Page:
“The implementation varies from organisation to organisation depending on their size, the number of employees, the market or industry in which they’re operating,” Sharp says.
“But it’s simply a case of making sure that the benefits and reasons behind the decision (to standardise screening) are articulated to the employees in such a way that it gives them an opportunity to ask any questions. Then the process can be rolled out as seamlessly as possible.”
Create a trusting culture
Every company has a different culture, and that culture evolves as people come and go from the business. But with complete transparency around ongoing checks and new policies, the organisation can start to formulate an internal culture based on trust.
The trick, Sharp says, is recognising what culture you want to create in the first place and then exuding that culture through your screening and management policies.
“If you’re in the insurance business, for example, you may deliberately want your brand and your culture to be full of people who will follow the rules, double-check everything, stick within their box and just deal with the facts as presented,” he says.
“Whereas in a different industry that is much more relationship and people focused, you may not be so worried about the rules as they previously existed. As long as someone has the right intent and the honesty to address their previous mistakes, you may want to give them an opportunity to show they’ve grown.”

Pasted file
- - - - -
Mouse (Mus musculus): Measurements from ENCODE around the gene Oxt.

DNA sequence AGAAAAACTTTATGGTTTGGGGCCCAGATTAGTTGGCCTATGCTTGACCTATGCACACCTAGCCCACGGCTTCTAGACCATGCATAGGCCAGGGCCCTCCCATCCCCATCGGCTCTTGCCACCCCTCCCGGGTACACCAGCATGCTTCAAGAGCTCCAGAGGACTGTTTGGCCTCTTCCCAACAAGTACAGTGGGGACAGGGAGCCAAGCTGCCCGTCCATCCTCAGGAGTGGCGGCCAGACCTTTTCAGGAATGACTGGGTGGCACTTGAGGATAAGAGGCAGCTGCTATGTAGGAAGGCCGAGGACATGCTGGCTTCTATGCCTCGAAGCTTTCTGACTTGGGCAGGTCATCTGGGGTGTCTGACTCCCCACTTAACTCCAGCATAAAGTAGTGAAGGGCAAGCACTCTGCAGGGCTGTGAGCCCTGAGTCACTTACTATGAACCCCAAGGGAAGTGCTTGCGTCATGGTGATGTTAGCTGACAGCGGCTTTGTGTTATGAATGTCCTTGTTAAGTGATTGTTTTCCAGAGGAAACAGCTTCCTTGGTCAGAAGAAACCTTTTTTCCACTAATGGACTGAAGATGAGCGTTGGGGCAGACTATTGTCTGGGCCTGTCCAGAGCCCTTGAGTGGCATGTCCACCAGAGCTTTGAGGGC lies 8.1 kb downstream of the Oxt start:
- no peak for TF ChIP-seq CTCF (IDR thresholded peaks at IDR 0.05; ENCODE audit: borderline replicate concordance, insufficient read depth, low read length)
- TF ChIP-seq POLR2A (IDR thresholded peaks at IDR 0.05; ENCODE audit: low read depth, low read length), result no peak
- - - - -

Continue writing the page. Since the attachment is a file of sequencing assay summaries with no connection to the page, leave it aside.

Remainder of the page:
“You can have your screening policy tailored accordingly – to tap into, and reinforce, your desired culture.”
Taking the right steps
As a business owner or HR manager, you want to provide your existing staff with a welcoming and positive environment, but you also want them to be secure in the knowledge that all future employees will be properly vetted.
Sharp says there are four important factors to consider when deploying a new screening policy:
- Industry type: “[Hiring managers] need to have thought about what industry they are in, what their organisational makeup is like, what the overall culture of the organisation is, and what they’re looking at as a whole.”
- Advertised role: “They need to think about the particular role they’re recruiting for and consider what risks may arise in that role.”
- Level of access for that role: “Is it a finance role where someone will be dealing with all the money going through the organisation? That heightens the risk. Or is someone joining – even at a low level – the IT team? Because these days the IT team has access to virtually everything.”
- Required checks: “It’s then a matter of identifying the risks at both a business and role level, and then choosing the appropriate checks to reduce those risks to an acceptable level, or mitigate them entirely.”
Once you have made the decision to integrate a new screening policy into your workplace, be sure it’s part of a standardised approach in order to effectively reduce risk and expenses, maintain culture and improve employee wellbeing and retention.